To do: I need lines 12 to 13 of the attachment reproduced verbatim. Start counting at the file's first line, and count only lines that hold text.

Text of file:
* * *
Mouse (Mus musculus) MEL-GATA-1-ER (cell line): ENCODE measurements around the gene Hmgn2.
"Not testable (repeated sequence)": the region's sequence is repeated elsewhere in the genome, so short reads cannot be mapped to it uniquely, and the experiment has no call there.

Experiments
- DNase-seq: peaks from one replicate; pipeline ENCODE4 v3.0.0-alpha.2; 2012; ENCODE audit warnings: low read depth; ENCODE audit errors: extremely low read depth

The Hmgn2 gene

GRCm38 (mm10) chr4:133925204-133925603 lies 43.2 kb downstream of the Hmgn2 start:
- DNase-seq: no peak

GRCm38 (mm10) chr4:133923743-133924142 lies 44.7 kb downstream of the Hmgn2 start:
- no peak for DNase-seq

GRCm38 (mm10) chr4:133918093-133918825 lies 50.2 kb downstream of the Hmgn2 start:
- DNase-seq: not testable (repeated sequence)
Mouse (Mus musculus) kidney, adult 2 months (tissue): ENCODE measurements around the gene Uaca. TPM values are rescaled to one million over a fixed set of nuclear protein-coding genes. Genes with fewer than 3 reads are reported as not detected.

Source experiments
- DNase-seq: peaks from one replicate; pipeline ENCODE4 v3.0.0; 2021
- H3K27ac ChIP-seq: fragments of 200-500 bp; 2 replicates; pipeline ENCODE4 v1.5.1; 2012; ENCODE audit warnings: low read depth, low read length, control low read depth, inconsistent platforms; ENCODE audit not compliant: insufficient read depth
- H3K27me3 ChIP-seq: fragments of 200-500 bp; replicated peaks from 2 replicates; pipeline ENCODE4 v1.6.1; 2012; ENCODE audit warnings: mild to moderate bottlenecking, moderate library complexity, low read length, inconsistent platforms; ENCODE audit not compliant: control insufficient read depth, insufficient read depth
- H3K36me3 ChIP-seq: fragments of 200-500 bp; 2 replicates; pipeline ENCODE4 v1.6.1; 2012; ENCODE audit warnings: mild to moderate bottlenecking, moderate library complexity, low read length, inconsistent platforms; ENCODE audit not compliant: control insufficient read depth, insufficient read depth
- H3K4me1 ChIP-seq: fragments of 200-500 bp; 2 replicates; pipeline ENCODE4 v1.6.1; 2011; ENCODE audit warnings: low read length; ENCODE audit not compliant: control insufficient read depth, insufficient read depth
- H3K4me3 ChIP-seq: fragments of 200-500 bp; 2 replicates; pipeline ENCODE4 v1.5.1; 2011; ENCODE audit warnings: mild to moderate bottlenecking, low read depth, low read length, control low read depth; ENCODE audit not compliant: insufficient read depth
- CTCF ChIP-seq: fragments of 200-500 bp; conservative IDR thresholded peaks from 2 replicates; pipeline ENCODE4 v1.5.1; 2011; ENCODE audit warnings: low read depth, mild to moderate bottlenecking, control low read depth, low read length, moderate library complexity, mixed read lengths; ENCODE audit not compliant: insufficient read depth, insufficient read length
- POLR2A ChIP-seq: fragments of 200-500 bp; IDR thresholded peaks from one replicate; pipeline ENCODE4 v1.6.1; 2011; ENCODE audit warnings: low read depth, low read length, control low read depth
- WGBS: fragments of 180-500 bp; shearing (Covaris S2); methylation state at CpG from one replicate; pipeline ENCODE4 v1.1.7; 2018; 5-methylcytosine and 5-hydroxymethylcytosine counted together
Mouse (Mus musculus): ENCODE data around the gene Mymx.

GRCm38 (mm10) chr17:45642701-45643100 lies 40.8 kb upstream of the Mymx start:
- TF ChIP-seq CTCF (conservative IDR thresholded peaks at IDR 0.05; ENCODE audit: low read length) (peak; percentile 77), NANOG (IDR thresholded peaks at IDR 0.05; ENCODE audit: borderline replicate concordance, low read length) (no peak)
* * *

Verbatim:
Mouse (Mus musculus) kidney, adult 2 months (tissue): ENCODE measurements around the gene Uaca. TPM values are rescaled to one million over a fixed set of nuclear protein-coding genes. Genes with fewer than 3 reads are reported as not detected.

Source experiments